Emerging nation stocks fall most since 2007
Five years after global equities peaked, valuations in developing countries have tumbled the most even as their economies expanded fastest.
The chart of the week shows the MSCI Emerging Market Index's price-to-book ratio has dropped 47 per cent since October 2007, compared with declines of 41 per cent for Japan's Nikkei 225 Stock Average, 38 per cent for the Stoxx Europe 600 Index and 27 per cent in the Standard & Poor's 500 Index.
The lower panel shows economic output has increased most in developing nations, according to the International Monetary Fund.
The decline in valuations has caught the attention of Jack Ablin, chief investment officer of BMO Private Bank, who said emerging-market stocks were too expensive a month before the MSCI gauge peaked on October 29, 2007.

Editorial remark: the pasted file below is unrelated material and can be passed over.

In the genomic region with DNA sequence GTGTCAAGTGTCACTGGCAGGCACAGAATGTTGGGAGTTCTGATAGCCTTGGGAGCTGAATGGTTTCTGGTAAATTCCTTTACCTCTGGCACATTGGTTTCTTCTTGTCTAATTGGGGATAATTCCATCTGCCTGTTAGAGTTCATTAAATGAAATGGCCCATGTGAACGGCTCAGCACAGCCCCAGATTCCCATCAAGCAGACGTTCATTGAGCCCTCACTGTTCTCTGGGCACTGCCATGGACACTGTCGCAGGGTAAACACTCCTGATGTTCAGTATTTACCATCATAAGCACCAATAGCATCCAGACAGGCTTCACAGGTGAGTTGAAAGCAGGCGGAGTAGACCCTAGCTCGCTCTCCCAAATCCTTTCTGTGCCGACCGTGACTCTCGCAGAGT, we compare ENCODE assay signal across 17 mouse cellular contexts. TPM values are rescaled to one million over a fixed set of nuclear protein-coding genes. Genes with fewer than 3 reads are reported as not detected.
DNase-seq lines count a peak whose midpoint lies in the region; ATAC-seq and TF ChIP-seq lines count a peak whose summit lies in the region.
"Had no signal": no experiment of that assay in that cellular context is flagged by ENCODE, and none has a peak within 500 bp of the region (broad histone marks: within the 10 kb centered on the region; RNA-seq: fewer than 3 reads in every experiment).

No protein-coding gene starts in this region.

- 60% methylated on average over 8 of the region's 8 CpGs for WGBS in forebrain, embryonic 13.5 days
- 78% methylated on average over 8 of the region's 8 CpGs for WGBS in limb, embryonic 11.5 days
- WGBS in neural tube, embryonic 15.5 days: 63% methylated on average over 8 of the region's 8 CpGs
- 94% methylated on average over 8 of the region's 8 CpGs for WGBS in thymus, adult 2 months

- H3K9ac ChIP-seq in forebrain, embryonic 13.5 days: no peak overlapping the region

Ablin, a Chicago-based investor, now advises holding more of the shares than are represented in benchmark indexes.
"We are overweight," says Ablin, who started boosting emerging-equity holdings in January. "We shifted out of commodities and into emerging stocks as a cheaper way to play emerging economies."
The S&P GSCI Spot Index of commodity prices has climbed 6.6 per cent since October 2007.
Gross domestic product in dollar terms has increased 71 per cent in emerging countries, 37 per cent in Japan as the yen strengthened, and 12 per cent in the United States.
Europe's output fell 2.5 per cent.
The developing-market index trades at 1.6 times book value - or assets minus liabilities - down from three times at its peak, according to data compiled by Bloomberg. The gauge, which was valued at a 2 per cent premium to the S&P 500 five years ago, now trades at a 27 per cent discount, the data shows.